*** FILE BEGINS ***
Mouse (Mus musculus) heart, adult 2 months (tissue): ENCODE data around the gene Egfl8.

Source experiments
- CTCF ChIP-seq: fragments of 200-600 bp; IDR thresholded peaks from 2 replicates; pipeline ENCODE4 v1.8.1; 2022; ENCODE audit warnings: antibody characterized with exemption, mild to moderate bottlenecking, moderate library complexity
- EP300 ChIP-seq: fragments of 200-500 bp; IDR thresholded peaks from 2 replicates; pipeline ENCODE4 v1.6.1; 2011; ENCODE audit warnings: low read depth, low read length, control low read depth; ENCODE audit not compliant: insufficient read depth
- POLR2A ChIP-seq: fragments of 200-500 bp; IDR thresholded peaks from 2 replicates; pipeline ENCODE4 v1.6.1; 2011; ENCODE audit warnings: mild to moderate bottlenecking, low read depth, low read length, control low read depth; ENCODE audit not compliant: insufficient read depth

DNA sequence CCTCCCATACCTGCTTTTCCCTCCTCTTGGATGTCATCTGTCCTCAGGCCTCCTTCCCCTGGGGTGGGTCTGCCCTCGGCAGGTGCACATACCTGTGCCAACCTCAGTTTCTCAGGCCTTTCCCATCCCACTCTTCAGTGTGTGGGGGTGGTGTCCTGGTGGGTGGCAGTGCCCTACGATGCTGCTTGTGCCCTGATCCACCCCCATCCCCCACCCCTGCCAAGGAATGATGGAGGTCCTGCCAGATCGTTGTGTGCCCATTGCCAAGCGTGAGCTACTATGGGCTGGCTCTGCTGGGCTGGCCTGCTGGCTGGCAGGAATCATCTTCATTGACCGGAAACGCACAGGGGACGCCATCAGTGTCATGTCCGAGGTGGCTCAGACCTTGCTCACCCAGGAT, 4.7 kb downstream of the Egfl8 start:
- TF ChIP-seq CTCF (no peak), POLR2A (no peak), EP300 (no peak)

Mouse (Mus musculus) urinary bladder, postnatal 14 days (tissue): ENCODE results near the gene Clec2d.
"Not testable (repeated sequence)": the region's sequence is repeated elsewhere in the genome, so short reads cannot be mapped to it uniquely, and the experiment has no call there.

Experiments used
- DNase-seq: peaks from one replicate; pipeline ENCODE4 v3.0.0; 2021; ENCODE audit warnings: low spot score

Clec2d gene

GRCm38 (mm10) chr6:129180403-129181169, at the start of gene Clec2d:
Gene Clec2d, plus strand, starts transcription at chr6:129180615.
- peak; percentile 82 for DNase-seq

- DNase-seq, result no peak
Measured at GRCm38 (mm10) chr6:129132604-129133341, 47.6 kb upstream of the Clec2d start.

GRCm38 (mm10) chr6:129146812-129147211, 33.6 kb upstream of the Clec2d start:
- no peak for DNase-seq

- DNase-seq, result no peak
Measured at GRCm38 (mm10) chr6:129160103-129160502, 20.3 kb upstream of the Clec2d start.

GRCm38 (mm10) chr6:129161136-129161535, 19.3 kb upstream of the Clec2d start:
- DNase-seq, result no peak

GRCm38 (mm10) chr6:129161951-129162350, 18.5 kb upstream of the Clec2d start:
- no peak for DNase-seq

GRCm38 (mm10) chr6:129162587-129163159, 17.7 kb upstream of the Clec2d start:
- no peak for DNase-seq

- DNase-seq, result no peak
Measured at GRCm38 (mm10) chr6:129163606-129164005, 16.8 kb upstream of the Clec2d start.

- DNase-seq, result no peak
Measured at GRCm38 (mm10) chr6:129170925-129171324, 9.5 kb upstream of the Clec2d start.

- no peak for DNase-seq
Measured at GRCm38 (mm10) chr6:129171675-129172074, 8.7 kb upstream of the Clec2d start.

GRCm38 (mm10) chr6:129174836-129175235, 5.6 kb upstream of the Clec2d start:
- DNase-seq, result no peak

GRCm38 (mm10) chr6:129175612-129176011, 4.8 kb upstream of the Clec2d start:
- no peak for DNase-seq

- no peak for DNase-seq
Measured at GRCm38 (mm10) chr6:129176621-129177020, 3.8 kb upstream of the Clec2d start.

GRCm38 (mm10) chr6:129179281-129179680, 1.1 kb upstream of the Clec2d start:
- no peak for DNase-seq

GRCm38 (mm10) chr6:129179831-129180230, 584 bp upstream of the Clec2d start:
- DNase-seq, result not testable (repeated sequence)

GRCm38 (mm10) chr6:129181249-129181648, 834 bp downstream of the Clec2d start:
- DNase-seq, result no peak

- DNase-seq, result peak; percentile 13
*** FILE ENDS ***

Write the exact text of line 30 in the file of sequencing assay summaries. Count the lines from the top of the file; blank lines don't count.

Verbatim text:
- DNase-seq, result no peak